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Julius Shulman: Modernism Rediscovered

Posted in Könyvek by Hellodesign on 2009. július 20. hétfő

cover_ju_25_shulman_modernism

The buildings burned in our memories, which to us represent the spirit of fifties and sixties architectural design, were those whose pictures were widely published in magazines and books; but what about those that got lost in the process, hardly or never appearing in publication?

The exchange of visual information is crucial to the development, evolution, and promotion of architectural movements. If a building is not widely seen, its photograph rarely or never published, it simply does not enter into architectural discourse. Many buildings photographed by Julius Shulman suffered this fate, their images falling into oblivion. With this book, TASCHEN brings them to light, paying homage to California Modernism in all its forms.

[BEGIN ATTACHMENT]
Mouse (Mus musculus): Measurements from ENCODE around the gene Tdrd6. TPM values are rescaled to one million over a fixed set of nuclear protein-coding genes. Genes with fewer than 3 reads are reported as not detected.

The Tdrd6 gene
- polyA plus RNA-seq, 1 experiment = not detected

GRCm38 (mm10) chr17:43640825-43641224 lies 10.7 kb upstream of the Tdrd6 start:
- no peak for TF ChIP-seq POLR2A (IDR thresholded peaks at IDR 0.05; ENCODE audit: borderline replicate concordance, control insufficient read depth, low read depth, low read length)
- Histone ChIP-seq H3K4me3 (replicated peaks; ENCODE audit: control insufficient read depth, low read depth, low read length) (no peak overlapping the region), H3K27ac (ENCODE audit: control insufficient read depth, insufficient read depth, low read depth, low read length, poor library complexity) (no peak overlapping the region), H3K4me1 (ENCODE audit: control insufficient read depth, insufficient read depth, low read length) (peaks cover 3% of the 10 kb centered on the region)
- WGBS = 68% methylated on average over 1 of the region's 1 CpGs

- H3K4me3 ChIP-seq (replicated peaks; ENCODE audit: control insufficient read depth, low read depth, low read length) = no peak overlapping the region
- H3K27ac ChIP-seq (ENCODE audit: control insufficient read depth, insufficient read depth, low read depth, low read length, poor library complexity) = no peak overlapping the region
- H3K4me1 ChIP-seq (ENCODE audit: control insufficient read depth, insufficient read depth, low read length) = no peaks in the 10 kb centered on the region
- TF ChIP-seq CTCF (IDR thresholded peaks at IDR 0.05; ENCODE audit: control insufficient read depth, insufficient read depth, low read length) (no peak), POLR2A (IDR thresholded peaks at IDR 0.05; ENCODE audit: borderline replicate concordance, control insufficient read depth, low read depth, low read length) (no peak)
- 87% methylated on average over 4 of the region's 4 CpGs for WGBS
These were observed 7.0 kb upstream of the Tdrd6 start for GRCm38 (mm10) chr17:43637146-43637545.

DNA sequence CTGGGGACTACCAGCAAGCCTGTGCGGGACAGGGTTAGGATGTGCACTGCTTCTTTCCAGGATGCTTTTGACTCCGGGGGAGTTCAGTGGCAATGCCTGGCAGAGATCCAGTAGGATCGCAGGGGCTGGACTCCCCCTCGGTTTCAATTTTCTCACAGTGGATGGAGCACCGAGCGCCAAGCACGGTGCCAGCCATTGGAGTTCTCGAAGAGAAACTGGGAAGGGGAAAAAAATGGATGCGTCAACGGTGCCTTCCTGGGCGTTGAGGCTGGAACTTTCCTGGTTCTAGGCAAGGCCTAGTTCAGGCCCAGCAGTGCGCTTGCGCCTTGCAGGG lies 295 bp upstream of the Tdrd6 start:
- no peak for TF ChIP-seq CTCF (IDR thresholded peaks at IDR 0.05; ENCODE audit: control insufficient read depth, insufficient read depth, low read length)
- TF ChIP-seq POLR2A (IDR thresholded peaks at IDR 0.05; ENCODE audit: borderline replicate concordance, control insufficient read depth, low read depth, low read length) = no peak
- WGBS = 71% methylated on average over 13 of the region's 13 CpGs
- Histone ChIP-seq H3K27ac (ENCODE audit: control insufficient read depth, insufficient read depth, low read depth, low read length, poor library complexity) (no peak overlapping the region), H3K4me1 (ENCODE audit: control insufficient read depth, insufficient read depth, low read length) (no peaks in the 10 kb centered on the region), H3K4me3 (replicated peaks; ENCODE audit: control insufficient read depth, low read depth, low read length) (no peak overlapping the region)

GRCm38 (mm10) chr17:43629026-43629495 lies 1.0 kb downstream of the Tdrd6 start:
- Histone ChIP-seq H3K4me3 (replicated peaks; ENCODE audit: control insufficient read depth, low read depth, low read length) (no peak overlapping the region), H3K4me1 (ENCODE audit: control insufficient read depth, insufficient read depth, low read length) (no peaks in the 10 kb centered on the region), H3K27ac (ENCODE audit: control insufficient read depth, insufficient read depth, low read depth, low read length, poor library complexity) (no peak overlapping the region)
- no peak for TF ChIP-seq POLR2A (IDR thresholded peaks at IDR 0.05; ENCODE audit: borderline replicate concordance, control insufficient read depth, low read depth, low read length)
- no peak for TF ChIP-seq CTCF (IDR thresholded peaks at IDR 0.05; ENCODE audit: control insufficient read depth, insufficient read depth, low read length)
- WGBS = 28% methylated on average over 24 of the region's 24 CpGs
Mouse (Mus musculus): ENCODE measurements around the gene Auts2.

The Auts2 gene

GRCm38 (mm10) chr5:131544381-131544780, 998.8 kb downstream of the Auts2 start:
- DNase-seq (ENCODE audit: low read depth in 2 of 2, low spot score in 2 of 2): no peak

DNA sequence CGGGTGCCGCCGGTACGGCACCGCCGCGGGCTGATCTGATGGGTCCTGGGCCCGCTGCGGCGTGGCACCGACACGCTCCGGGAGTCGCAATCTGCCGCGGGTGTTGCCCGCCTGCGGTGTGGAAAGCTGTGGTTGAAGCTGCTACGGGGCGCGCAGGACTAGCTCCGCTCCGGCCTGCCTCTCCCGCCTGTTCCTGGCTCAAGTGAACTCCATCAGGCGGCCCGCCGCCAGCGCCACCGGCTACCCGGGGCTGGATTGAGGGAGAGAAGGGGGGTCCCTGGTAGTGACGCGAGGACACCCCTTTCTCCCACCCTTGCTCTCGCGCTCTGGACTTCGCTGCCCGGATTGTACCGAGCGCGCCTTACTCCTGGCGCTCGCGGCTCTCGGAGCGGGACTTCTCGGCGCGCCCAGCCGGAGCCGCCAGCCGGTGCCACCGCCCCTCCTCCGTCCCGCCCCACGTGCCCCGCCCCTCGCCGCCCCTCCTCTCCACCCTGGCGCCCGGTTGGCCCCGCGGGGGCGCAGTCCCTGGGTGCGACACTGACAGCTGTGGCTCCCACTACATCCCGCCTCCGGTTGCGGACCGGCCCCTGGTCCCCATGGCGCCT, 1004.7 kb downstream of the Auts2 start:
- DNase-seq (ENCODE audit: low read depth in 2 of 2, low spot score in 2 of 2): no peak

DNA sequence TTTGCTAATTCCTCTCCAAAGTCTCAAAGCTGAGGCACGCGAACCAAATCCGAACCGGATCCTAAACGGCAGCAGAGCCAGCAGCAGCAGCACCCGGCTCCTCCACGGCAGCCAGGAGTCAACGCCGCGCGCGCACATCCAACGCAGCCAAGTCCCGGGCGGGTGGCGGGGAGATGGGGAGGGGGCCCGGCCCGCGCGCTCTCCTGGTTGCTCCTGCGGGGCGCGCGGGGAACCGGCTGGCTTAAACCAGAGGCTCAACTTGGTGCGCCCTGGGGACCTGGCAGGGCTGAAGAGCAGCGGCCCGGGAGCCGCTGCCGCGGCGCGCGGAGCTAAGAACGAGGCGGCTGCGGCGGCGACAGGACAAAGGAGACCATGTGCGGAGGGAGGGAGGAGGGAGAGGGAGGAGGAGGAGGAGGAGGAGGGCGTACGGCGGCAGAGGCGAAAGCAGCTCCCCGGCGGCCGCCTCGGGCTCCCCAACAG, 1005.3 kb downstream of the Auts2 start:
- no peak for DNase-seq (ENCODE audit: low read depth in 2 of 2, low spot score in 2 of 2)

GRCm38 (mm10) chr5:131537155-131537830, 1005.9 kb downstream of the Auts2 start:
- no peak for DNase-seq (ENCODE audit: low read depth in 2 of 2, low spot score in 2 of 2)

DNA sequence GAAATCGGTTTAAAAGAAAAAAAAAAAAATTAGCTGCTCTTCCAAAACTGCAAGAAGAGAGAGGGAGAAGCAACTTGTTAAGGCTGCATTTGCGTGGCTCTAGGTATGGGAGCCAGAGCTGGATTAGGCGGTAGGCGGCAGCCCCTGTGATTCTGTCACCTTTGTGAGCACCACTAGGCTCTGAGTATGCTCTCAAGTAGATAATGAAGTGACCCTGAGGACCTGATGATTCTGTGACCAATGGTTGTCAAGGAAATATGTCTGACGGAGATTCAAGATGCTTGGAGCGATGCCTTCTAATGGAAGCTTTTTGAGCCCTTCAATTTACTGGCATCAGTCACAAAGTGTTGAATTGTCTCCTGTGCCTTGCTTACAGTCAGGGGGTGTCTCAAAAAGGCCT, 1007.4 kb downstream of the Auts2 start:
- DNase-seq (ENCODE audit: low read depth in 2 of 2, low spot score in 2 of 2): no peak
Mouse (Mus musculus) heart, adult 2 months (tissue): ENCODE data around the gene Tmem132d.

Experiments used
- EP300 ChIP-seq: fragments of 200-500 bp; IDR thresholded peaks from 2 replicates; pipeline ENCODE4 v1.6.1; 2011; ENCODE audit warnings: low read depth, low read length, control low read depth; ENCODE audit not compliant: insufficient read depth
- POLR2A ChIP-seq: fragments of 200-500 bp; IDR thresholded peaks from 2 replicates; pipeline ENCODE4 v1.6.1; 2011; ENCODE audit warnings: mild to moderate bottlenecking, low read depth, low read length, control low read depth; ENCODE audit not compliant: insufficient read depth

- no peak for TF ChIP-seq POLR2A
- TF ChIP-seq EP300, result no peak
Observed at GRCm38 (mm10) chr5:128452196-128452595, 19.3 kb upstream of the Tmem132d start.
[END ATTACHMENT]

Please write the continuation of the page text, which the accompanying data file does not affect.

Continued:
The abandoned files of Julius Shulman show us another side of Modernism that has stayed quiet for so many years. Bringing together nearly 250 forgotten masterpieces, Modernism Rediscovered pays tribute to these lesser known yet outstanding contributions to the modern architectural movement. It’s like sneaking into a private history, into homes that have rarely been seen and hardly appreciated as of yet.

About the photographer:
A resident of Los Angeles since 1920, Julius Shulman documented modernist architecture in Southern California and across the globe for nearly eight decades. His images of Pierre Koenig’s Case Study House No. 22 (1960) in Los Angeles and Richard J. Neutra’s Kaufmann House (1947) in Palm Springs are among the most recognizable and iconic architectural photographs of the 20th century. Shulman’s interest in photography developed into a career when he photographed Neutra’s Kun Residence in Los Angeles with his Kodak Vestpocket camera in 1936. Neutra admired young Shulman’s images and continued to commission his work. Other leading architects of the time followed suit, as did hundreds of magazines, newspapers, and book publishers. Shulman’s numerous awards include the Architectural Photography Medal from the American Institute of Architects (1969), a lifetime achievement award from the International Center of Photography in New York (1998), and honorary doctorates from various academic institutions. He died on July 15, 2009 at the age of 98.

Via & more: Taschen

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